NBA 75th Anniversary Season

NBA 75: Top 10 players with most All-Star appearances

Looking back at the players in NBA lore who have amassed the most All-Star Game appearances.

LeBron James, 20:

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Take an all-access look at LeBron James first NBA All-Star game.

Strange but true: LeBron didn’t make the game as a rookie as fans voted him fourth among East guards after Allen Iverson, Jason Kidd and Tracy McGrady. Of course, since then, he’s been the overwhelming fan favorite and an All-Star fixture. At 21, he became the youngest MVP winner in history. He recorded a triple-double in 2011 and a career scoring high of 36 in 2012

Kareem Abdul-Jabbar made his 18th All-Star game appearance in 1988.

Kareem Abdul-Jabbar, 19:

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Let’s start with a pair of shockers: Despite his great number of appearances in the All-Star Game, Kareem never won the All-Star MVP award. That’s almost unfathomable, if only because he was, for a decent stretch, the league’s most dominant player and mathematically, what are the odds of him going home empty-handed so often? Also, he didn’t play in the 1973 game because of safety concerns after seven murders took place at a property he owned in Washington which he had donated to a Muslim group, and organizers feared there would be an attack on the game by a radical group believed to be responsible for the tragedy. So Kareem stayed home. His best game was in 1984 when he collected 25 points and 13 rebounds.

Kobe Bryant, 18:

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Take a look back at Kobe Bryant's greatest highlights from his 17 All-Star games.

Nobody will ever forget the 1998 Changing Of The Guard Game in New York when Kobe and Michael Jordan appeared together for the first time. The hype was unreal, and Kobe, making his first All-Star start (as the youngest-ever at 19), relished in it. Then in 2003, Kobe led the West to a win over the East in Jordan’s final All-Star Game. In all, Kobe loved the All-Star Games, which gave him a chance to showcase himself among the best. He also took the games seriously, playing to win and playing to impress. Now, the All-Star Game MVP award is named in his honor.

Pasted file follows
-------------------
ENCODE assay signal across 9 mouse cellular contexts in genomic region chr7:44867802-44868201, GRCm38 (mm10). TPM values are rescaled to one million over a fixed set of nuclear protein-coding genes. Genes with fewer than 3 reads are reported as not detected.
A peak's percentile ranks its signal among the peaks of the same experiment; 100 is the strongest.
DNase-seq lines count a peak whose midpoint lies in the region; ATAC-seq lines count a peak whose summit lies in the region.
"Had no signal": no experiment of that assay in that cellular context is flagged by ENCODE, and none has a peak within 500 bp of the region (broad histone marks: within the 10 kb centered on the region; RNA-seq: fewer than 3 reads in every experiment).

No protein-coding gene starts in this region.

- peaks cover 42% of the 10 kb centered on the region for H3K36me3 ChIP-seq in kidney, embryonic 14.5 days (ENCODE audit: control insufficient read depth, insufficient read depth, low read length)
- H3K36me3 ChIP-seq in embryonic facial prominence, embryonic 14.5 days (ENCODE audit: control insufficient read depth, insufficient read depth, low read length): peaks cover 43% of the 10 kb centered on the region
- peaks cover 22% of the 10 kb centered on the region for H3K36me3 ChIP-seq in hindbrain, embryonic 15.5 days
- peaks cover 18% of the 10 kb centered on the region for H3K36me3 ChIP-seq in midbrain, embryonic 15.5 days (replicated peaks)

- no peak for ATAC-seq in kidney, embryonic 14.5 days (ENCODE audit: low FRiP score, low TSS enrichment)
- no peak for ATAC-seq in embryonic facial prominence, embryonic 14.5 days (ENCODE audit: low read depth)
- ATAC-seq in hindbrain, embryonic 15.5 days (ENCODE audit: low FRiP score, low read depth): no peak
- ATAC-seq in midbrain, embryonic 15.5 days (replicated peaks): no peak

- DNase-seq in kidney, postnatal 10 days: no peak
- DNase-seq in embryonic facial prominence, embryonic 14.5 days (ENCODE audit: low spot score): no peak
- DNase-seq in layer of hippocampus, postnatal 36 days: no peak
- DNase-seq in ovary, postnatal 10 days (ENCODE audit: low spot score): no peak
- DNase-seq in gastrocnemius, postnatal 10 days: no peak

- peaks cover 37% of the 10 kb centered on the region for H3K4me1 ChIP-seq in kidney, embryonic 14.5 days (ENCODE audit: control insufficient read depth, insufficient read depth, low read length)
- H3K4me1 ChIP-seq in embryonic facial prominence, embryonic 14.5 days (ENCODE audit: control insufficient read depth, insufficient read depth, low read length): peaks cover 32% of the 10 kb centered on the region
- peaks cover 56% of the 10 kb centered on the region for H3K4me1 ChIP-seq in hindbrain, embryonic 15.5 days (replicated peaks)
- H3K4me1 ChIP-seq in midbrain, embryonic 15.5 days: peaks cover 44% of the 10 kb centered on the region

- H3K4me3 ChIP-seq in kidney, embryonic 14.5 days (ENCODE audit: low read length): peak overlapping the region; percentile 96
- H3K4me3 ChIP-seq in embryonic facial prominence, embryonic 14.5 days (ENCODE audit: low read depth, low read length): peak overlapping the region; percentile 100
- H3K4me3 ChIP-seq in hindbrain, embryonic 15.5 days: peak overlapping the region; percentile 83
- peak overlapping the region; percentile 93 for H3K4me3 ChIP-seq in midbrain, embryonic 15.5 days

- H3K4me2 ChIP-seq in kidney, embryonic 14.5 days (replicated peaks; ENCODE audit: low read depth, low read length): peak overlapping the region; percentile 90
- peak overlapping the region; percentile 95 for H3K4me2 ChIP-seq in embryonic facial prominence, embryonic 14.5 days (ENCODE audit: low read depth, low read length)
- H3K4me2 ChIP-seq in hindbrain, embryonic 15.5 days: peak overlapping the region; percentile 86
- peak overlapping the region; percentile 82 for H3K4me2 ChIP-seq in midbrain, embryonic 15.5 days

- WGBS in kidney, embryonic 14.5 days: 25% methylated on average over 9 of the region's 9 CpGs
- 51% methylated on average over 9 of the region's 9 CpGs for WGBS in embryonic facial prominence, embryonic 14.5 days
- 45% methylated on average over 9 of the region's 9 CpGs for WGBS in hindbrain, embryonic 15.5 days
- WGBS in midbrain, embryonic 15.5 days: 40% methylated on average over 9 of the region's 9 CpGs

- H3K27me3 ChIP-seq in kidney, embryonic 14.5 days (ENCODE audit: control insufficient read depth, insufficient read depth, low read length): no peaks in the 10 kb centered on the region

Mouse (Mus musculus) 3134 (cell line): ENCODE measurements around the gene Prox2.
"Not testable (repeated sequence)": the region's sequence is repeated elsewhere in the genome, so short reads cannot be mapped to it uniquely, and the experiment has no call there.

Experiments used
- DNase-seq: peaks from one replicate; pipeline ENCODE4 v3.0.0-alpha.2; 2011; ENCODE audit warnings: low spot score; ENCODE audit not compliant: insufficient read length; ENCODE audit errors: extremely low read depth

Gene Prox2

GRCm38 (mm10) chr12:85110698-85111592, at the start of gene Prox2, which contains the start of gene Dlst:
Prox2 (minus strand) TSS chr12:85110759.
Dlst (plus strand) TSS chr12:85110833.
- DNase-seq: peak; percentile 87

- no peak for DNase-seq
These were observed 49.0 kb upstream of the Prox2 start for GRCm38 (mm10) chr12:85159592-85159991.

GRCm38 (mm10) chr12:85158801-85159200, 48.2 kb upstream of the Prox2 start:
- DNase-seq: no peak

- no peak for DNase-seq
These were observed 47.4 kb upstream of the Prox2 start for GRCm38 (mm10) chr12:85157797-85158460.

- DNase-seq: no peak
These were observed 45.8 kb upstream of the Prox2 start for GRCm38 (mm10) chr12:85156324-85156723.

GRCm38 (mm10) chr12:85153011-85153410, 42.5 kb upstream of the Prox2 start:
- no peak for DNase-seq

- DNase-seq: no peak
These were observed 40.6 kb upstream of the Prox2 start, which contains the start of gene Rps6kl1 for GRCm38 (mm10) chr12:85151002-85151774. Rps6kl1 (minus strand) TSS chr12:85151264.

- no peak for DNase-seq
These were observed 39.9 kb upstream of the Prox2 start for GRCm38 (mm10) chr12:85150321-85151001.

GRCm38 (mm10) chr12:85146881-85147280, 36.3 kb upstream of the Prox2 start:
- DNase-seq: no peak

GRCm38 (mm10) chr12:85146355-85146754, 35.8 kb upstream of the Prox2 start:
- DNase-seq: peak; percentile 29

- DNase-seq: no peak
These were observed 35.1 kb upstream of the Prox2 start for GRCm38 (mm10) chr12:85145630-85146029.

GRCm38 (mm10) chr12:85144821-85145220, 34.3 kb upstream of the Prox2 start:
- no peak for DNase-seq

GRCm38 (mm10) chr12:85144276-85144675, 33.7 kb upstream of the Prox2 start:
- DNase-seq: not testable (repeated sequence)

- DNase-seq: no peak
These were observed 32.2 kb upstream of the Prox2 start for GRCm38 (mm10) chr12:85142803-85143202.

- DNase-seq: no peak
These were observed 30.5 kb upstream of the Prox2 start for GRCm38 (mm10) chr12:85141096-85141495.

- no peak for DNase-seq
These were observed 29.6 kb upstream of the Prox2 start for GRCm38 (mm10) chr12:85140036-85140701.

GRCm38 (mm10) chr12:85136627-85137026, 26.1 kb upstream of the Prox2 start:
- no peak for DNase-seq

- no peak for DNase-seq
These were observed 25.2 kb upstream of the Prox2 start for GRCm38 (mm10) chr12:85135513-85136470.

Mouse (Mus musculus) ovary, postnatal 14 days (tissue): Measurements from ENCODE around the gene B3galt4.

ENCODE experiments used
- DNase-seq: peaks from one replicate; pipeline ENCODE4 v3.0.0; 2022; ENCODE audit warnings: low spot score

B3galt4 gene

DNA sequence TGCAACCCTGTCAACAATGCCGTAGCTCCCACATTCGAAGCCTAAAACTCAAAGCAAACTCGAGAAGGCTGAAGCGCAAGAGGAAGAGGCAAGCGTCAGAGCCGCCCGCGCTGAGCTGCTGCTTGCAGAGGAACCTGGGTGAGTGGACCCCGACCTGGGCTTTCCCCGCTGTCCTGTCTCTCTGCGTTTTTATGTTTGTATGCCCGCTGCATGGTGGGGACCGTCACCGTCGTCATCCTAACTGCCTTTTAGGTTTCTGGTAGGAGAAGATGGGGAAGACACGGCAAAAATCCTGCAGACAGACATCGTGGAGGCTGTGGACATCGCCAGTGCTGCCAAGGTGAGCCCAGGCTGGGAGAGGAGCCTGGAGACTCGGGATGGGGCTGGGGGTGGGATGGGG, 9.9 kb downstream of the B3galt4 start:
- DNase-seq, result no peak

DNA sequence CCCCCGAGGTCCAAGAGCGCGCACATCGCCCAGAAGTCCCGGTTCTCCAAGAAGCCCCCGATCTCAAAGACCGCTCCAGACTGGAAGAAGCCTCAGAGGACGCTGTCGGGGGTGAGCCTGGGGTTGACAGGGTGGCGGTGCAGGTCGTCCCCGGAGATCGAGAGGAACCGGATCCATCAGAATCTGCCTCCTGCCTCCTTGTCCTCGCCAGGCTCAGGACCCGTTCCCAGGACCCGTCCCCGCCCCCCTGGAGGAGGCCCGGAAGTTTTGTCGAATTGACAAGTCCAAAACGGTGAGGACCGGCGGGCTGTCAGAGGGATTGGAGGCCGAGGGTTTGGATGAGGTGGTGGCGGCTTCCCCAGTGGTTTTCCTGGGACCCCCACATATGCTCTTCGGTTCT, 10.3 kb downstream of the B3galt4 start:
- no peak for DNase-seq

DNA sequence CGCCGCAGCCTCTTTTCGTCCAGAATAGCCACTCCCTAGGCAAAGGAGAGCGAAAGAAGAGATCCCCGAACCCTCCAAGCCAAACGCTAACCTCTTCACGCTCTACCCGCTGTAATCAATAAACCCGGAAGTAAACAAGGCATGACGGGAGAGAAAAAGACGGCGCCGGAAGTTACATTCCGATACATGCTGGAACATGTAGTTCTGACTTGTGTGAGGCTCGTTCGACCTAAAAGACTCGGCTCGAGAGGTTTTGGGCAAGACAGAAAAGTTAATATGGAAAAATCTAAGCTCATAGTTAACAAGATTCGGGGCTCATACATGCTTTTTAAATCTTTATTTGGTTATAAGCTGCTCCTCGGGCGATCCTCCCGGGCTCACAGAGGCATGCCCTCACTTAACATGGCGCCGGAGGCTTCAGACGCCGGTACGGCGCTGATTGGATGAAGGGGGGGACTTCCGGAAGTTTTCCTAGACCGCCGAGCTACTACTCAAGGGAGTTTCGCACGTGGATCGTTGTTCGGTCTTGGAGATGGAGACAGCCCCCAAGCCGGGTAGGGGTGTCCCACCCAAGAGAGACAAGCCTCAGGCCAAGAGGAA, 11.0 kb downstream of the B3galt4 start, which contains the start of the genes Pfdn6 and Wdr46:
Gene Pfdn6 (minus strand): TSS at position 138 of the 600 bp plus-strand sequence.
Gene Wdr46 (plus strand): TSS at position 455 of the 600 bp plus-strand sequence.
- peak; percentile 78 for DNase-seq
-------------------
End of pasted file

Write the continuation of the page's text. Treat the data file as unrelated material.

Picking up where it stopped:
Tim Duncan, 15:

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Tim Duncan wins co-MVP with Shaquille O’Neal at the 2000 NBA All-Star game in Oakland.

Duncan once said he’d “rather be laying on a beach somewhere” instead of attending the All-Star Game. It’s not that he was being disrespectful or unappreciative — it was just Duncan being Duncan. He never really gravitated toward the spotlight, and he relished down-time spent with family and friends and … on the beach, where he was practically born and raised (Virgin Islands). Duncan never played more than 18 minutes in his final four All-Star Games, obviously informing his coach that he’d rather rest, preserve himself for the rest of the season, and give his time to others. Besides, the All-Star format favors the flashy, and Duncan was anything but. His best game was 24 points in the 2000 contest when he shared the MVP award with Shaquille O’Neal; he never cracked 20 again.

Kevin Garnett, 15:

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Follow Kevin Garnett around his first NBA All-Star Game in 1997.

He was the All-Star MVP in 2003 when he scored 37 points in a double-overtime contest, including the first seven points in the second overtime to trigger the win. That happened to be Michael Jordan’s final All-Star Game, and coincidently, KG’s point total was the most in an All-Star Game since Jordan’s 40 in 1988.

Shaquille O’Neal, 15:

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Open Court's panel looks back at Shaquille O'Neal's famous dance with the Jabbawockeez in 2009.